The “War on Marijuana” has been a complete and utter failure. It is the largest component of the broader yet equally unsuccessful “War on Drugs” that has cost our country over a trillion dollars.


    Instead of The United States wasting Billions upon Billions more of our yearly tax dollars fighting a never ending “War on Marijuana”, lets generate Billions of dollars, and improve the deficit instead. It’s a no brainer.


    The Prohibition of Marijuana has also ruined the lives of many of our loved ones. In numbers greater than any other nation, our loved ones are being sent to jail and are being given permanent criminal records. Especially, if they happen to be of the “wrong” skin color or they happen to be from the “wrong” neighborhood. Which ruin their chances of employment for the rest of their lives, and for what reason?


    Marijuana is much safer to consume than alcohol. Yet do we lock people up for choosing to drink?


    Let’s end this hypocrisy now!


    The government should never attempt to legislate morality by creating victim-less marijuana “crimes” because it simply does not work and costs the taxpayers a fortune.


    Marijuana Legalization Nationwide is an inevitable reality that’s approaching much sooner than prohibitionists think and there is nothing they can do to stop it!


    Legalize Nationwide! Support Each and Every Marijuana Legalization Initiative!

  3. Brian Kelly

    Marijuana Consumers Are Not Criminals!


    End the systematically failed both state and federal policies of criminalizing consumers of a natural, relatively benign plant proven to be far safer than perfectly legal, widely accepted alcohol and tobacco.


    End The Federal Prohibition of Marijuana Now!


    Legalize Nationwide! State by state if need be!


    It’s time our country wakes up and learns from our history.


    Prohibition does not prevent people from consuming marijuana. The demand will be there always and therefore marijuana will always be served up to the public regardless of marijuana prohibition laws. The alcohol prohibition era criminal organizations and gangsters such as Al Capone of yesteryear are the Pablo Escobar, El Chapo and drug cartels of today.


    The Temperance Movement didn’t catch on and last in part because it was a dead horse from the start.


    Prohibition only serves to further fuel the vast wealth and corruption, violence and death attributed to the criminal organizations which flourish under it by providing marijuana to meet the continual demand at inflated prices. Just like with alcohol, marijuana prohibition doesn’t work, makes no sense, and costs the tax payers a fortune yearly.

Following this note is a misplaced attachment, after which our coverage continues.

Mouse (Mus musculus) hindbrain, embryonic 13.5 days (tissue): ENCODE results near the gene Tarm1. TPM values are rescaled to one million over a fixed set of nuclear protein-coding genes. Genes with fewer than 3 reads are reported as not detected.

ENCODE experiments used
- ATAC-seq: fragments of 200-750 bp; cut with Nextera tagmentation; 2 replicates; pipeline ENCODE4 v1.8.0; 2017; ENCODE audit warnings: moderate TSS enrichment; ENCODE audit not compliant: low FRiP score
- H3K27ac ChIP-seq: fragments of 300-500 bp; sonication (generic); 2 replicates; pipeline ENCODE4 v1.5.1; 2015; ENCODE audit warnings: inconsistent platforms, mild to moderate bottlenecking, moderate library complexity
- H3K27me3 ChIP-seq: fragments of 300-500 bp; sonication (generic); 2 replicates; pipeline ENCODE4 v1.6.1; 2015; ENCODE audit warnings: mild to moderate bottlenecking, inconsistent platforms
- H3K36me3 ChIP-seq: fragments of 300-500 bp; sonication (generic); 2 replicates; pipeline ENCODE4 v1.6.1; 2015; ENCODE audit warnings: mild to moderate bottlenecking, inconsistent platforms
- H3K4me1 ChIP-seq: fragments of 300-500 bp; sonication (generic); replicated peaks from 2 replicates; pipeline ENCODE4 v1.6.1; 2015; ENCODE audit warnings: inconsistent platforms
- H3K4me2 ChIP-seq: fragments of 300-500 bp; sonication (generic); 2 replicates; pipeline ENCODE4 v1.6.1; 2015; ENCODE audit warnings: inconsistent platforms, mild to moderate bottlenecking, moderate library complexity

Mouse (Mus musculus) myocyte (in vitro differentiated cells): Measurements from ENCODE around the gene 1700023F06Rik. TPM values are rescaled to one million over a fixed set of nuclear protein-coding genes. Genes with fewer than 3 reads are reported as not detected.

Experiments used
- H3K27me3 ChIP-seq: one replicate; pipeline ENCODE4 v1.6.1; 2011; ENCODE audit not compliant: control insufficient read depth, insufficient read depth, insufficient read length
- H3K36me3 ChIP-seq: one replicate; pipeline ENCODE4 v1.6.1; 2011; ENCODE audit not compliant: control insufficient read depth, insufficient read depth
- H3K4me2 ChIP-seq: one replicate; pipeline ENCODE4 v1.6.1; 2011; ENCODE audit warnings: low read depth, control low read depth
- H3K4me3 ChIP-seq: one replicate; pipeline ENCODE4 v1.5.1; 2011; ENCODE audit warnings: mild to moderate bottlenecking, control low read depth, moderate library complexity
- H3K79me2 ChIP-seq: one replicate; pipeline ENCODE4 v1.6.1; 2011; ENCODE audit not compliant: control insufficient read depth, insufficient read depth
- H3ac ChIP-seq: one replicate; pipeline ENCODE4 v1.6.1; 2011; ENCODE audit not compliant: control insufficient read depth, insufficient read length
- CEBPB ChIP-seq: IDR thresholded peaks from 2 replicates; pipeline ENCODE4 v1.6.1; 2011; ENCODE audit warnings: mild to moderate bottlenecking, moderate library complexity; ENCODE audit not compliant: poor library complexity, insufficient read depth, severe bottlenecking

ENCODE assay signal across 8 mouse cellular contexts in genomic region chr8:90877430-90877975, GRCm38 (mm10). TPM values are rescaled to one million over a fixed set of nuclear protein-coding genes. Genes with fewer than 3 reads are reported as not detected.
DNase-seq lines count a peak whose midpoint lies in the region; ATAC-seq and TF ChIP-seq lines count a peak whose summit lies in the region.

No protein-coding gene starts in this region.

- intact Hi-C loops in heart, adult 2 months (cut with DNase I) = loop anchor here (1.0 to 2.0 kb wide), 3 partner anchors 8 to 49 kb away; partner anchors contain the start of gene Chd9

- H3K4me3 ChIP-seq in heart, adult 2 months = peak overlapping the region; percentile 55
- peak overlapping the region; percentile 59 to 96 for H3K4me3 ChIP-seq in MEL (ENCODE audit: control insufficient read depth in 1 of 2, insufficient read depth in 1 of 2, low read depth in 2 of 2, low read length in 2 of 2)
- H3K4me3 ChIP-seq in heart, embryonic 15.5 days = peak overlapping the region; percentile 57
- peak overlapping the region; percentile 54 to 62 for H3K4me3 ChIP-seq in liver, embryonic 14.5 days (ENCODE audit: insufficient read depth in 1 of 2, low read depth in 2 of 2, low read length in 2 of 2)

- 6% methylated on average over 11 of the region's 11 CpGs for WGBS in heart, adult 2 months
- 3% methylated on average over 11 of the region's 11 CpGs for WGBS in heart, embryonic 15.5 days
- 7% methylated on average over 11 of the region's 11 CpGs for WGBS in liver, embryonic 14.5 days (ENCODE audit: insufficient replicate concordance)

Legalization creates jobs, improves the economy and let’s us as a nation focus the wasted resources currently used to criminalize citizens over marijuana towards things much more needed and useful.


    This is how freedoms get taken away from The People. First, a small minority doesn’t morally approve of marijuana.  Tomorrow, it’s R-Rated movies, certain books and literature and eventually that minority aspires to make every citizen conform to their personal sense of morality through laws which criminalize everything that they personally don’t approve of.


    Tell us something prohibitionists:


    Why do you feel justified in endlessly wasting billions upon billions of our yearly tax dollars continuing to arrest, criminalize, incarcerate, and hand out life long permanent criminal records to otherwise hard-working, tax-paying, adult citizens for choosing to consume marijuana although it is far safer than perfectly legal, widely accepted alcohol?


    Shouldn’t their first and foremost priority be protesting the legality of alcohol if they really aren’t just biased and truly so “concerned” about other people on what those whom oppose marijuana legalization deem to be a “dangerous drug”?


    Why do the anti-marijuana folk apply such a blatantly obvious unfair double standard to far less dangerous marijuana that they obviously don’t apply equally to far more deadly, dangerous and harmful yet perfectly legal, widely accepted alcohol?


    Legalize Nationwide!